Frequently asked questions about earthquakes.

  • Q: What causes earthquakes in New Zealand?
  • A: The Earth's entire outer surface is like a hard shell, which is broken into smaller pieces called 'tectonic plates'. New Zealand is on the boundary between two of these plates, called the Australian Plate and the Pacific Plate. These plates are constantly grinding into each other, which causes stresses to build up in the brittle, upper layers of the plates. An earthquake is a sudden motion in the crust caused by the abrupt release of accumulated stress along a fault, a break in the Earth’s crust. Under New Zealand, the Pacific Plate is moving to the west-south-west at about 50 mm a year - about the same rate that your fingernails grow. The entire plate interaction zone is potentially a source of moderate-to-large earthquakes in New Zealand. For more information, refer to GNS Science's plate motion and deformation page.
  • Q: How many earthquakes happen in New Zealand each year?
  • A: GeoNet locates around 20,000 earthquakes in and around New Zealand each year; most of these are small but around 250 are big enough to be felt. View the Earthquake Statistics page for New Zealand region earthquakes based on observations since 1960, and the GeoNet Quake Statistics page for earthquake statistics in the last year.
  • Q: What was the biggest earthquake in New Zealand's history? How about the world?
  • A: The biggest known earthquake in New Zealand was the 1855 magnitude 8.2 in the Wairarapa; around 5,000 km2 of land was shifted vertically during the earthquake. The largest earthquake recorded in the world in the last 100 years was the 1960 magnitude 9.5 earthquake in Chile. It caused thousands of casualties and created a large tsunami.
  • Q: What is an earthquake swarm?
  • A: A sequence of earthquakes that strike in a short period of time, located in close vicinity to each other.
  • Q: Does a swarm mean the 'big one' is coming?
  • A: No. Although large earthquakes are sometimes preceded by smaller associated earthquake swarms (called foreshocks), swarms of seismic activity do not necessarily indicate that a large earthquake is to follow.

  • Q: Where can I find information on New Zealand earthquakes that occurred over a period of time or in a certain region?
  • A: The most recent earthquakes are posted on the website, you can search all of New Zealand or by region, and look at earthquakes likely to have been felt or all earthquakes. You can also search our entire earthquake catalogue using Quake Search.

  • Q: I felt an earthquake - but it isn't on the GeoNet website?
  • A: If you have felt an earthquake and it isn't on our website we invite you to complete a GeoNet Felt Earthquake Report.
  • Q: Why is there a discrepancy between the USGS and GeoNet magnitudes/locations?
  • A: The locations and magnitudes are determined mathematically by using readings from seismographs and modelling the most likely source of the observations. These will vary if the stations used or model of the crust are different. In general, most agencies have their own methods, models and selection of stations for deriving earthquake information.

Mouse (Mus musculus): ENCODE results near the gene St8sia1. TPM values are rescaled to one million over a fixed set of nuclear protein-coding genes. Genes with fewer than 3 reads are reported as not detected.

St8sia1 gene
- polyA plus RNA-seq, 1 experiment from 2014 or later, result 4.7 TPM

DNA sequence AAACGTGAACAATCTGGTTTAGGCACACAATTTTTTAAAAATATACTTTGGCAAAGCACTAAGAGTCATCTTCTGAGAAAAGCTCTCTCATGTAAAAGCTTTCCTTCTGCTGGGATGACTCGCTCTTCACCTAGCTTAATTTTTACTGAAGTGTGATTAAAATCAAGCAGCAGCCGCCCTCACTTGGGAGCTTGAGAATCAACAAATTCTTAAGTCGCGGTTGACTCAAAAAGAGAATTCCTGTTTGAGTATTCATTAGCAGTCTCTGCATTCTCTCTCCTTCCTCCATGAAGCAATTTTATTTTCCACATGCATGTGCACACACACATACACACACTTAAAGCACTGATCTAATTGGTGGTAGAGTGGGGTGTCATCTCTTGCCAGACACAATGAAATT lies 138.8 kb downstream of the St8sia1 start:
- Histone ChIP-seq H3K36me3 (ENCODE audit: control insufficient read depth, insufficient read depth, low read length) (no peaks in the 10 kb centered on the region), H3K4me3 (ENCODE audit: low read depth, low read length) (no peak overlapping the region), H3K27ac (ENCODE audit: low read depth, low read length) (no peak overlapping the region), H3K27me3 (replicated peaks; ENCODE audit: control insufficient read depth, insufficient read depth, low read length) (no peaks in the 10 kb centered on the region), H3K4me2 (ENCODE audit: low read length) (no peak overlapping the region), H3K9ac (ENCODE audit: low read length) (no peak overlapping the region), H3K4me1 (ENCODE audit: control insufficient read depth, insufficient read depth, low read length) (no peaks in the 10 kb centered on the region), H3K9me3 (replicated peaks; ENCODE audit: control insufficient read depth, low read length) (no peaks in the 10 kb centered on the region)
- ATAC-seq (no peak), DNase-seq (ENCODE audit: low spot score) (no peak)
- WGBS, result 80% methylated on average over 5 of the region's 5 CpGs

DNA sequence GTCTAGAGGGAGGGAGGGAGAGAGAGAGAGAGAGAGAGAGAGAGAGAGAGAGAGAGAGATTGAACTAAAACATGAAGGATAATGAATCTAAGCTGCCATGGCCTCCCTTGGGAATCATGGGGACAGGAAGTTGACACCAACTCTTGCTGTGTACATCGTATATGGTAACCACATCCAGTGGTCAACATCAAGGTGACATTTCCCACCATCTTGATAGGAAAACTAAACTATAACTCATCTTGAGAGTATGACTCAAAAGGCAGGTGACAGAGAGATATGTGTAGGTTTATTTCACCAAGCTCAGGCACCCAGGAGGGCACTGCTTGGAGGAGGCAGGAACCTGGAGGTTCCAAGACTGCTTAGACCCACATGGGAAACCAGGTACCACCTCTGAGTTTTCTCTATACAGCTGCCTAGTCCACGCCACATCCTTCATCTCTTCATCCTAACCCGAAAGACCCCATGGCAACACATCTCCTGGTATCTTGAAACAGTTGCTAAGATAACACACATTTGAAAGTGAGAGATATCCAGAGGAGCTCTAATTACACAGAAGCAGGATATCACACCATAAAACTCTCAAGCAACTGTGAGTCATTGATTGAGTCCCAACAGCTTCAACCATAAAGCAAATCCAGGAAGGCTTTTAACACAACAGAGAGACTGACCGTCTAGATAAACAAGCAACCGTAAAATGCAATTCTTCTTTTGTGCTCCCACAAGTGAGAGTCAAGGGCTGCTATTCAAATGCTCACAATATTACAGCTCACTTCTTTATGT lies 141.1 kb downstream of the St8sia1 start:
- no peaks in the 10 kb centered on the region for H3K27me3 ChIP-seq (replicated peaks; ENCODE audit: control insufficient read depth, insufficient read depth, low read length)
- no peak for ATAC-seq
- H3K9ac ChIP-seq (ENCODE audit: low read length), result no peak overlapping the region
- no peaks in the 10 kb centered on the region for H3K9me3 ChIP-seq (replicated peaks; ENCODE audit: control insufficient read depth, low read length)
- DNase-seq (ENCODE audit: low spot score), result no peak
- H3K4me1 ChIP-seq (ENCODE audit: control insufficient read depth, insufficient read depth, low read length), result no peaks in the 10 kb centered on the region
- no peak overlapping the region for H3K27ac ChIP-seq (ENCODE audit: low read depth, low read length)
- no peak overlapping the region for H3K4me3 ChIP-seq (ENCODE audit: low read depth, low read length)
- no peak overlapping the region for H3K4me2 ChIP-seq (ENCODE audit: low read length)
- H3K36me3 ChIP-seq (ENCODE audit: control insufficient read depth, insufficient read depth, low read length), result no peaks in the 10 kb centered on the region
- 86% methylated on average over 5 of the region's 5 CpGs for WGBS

• Q: Why do the magnitudes of posted earthquakes sometimes change?
  • A: Earthquakes are posted to the website as soon as data start to come in.  They are now located automatically without being reviewed by a duty officer or analyst. The magnitude and precise position of the quake may change when more data become available or if they are reviewed by the duty officer or analyst.
  • Q: Why is there activity on the drums when no earthquake is occurring?
  • A: The seismometers that we use are very sensitive instruments and can sometimes be triggered by unrelated phenomena like weather, traffic, or movement of livestock. This signal is recorded as 'noise' on the seismograph. See examples here.
  • Q: What do the characters on the top left of a seismic drum? For example, what about MRZ/10-HHZ/NZ?
  • A:This uniquely identifies the seismic trace you are viewing:
    • The first part MRZ shows the international seismic station code, in this case MRZ is the code for 'Mangatainoka River'.
    • The second part 10 shows the location code of the seismometer at Mangatainoka River.
    • The third part HHZ is defined by the SEED convention and indicates the characteristics of the seismometer in use.
    • The fourth part NZ shows the network code, in this case 'New Zealand'.
  • Q: What is the difference between the 'dark blue' and 'purple' data traces on the drum plots?
  • A: There is no difference in these data; the traces are coloured such on alternate lines so it is easier to see which data corresponds to each line. The seismogram is coloured red if the data is clipped, i.e. the largest parts of the signal are not shown.
  • Q: Where are your instruments located?
  • A: Information on the instruments in the GeoNet geophysical network, including their location, can be found on the website through the Delta database. Maps of our instruments can be viewed in the Networks and Equipment section.
  • Q: Can I use GeoNet images and data in my presentation/website?
  • A: All GeoNet images and data are freely available. Please refer to our data policy and cite us when you use us.
  • Q: Where can I get data?
  • A: All data is made freely available through the GeoNet website in the Applications and Data section.
  • Q: Is GeoNet hiring staff?
  • A: Please check out the ' Vacancies' link on the GNS Science website for any job vacancies in GeoNet.

If your question is not answered above, visit the GNS Science Earthquake FAQ.

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GeoNet is a collaboration between the Earthquake Commission and GNS Science.

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